These Bundt cakes are also another baking recipe I’ve created as a Pulses Ambassador this year. The United Nations has declared 2016 the International Year of the Pulse, and I’ve taken the Pulse Pledge, committing to eat pulses once a week for the next year. Pulses are beans, chickpeas, lentils and dry peas; leguminous crops that are good for your health and good for the environment. I’ll be posting recipes involving them periodically this year, incorporating pulses not only in my savory cooking, but baking recipes as well. I’d love for you to join me! If the Pulse Pledge sounds interesting to you, you can read more about it here. It’s a 10 week commitment, and it doesn’t require elaborate baking: a serving of hummus and a bowl of soup are good ways to take them in, too. Also check out my Vanilla Lavender Cupcakes.

This post was sponsored by USA Pulses & Pulse Canada. All opinions are my own.
toasting yellow pea flour

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wayne theibaud
I first discovered Wayne Thiebaud’s painting Cakes at Zoe’s house. She has a small print hanging in her kitchen, and I find myself drawn to it each time I go visit her. It’s simple but beautiful, and I’m often questioning the cakes as I study them. Are you all just chocolate and vanilla, or is there a carrot cake in there, too? Maybe even pumpkin? Is that lemon curd on top down front, or did someone get crazy with the food coloring? What kind are you, little cake peeking out from the side? Why is only one cake cut into way in the back row? Zoe and I have chatted about the piece over the years, and finally came up with a project that has been starring us in the face: baking through Thiebaud’s Cakes. We’ll be starting the series later this summer, so stay tuned.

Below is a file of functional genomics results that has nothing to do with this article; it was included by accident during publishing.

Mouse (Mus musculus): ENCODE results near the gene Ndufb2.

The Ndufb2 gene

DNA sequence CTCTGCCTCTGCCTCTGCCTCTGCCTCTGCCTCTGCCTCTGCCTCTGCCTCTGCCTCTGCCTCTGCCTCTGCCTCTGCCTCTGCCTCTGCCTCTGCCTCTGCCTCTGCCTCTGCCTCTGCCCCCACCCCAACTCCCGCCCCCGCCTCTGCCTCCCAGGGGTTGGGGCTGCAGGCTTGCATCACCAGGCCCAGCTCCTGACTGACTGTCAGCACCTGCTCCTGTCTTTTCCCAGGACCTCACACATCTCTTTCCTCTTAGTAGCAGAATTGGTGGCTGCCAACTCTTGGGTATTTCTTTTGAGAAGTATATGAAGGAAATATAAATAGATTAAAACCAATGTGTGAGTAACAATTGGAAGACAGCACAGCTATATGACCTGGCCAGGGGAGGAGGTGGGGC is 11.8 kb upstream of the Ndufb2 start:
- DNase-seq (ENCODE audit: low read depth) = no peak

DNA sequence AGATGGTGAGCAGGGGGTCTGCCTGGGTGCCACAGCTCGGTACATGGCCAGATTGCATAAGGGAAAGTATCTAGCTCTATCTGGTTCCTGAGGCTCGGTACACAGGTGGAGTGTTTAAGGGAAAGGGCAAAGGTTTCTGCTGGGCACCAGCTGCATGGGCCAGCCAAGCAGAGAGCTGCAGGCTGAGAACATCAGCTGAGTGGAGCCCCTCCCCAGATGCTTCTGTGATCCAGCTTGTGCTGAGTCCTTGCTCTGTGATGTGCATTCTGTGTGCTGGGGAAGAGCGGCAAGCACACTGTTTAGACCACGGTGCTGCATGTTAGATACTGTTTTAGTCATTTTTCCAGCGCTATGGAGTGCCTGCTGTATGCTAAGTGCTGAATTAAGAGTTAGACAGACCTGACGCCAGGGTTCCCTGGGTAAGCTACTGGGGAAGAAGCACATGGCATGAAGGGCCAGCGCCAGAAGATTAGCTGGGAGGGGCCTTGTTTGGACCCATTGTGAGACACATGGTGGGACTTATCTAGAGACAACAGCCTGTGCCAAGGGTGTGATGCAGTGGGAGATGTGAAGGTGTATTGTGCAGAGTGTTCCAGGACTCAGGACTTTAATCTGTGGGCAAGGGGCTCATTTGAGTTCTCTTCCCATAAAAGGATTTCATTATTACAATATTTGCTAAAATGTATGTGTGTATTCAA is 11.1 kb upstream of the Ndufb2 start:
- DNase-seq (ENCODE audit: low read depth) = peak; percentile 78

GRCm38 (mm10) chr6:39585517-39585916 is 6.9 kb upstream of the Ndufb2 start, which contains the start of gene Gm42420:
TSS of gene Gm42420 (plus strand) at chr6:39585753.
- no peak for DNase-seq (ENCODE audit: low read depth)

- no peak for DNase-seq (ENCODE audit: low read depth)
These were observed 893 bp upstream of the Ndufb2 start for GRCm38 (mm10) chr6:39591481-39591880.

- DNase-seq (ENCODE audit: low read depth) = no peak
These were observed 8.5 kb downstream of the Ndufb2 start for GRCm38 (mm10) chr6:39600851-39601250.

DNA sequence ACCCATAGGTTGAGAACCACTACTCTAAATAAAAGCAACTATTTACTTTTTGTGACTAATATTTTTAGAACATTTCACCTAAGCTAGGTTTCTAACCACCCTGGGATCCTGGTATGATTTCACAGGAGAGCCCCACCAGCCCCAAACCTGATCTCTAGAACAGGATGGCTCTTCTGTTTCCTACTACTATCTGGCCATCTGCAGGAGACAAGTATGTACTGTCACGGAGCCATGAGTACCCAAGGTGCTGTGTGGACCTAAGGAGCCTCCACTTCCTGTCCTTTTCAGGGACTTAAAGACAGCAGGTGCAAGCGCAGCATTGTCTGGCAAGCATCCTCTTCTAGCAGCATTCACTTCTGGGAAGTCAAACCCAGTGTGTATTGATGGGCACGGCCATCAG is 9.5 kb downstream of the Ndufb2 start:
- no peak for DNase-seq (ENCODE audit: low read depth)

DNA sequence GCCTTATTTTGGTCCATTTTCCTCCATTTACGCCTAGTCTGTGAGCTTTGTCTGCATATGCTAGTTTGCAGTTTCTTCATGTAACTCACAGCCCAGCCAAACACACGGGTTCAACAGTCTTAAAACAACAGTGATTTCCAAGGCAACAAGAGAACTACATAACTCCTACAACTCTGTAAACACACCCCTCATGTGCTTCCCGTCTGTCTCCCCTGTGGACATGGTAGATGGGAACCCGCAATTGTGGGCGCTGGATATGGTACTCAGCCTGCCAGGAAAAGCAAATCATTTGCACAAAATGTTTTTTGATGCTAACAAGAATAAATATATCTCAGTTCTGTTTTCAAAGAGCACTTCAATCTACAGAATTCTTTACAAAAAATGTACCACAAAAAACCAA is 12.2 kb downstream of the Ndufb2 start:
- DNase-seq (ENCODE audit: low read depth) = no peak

wayne thiebaud

honey cake with caramel buttercream

honey cake with caramel buttercream

honey cake with caramel buttercream

wayne thiebaud

crafted honey
I finally purchased a print of Cakes for myself (details below), and it is now hanging proudly in my kitchen. I still find myself questioning each and every cake on a weekly basis, and it’s spurred on some delicious conversation between friends and family alike.

But! I have a non-Thiebaud dessert for you today, however: Honey Cake with Caramel Buttercream. Crafted Honey, a small batch, family-run company sent me some samples a few weeks ago, and I thought adding it to a layer cake would be a good idea. Turns out it was. The honey flavor really shines through, and kept the cake moist a little longer than a butter cake normally does. I used the Wildflower Honey in the cake, but also highly recommend the Sourwood Honey, which I want to pour on everything and I daily eat directly off my spoon.
honey cake with caramel buttercream

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Blackberry Basil Buttercream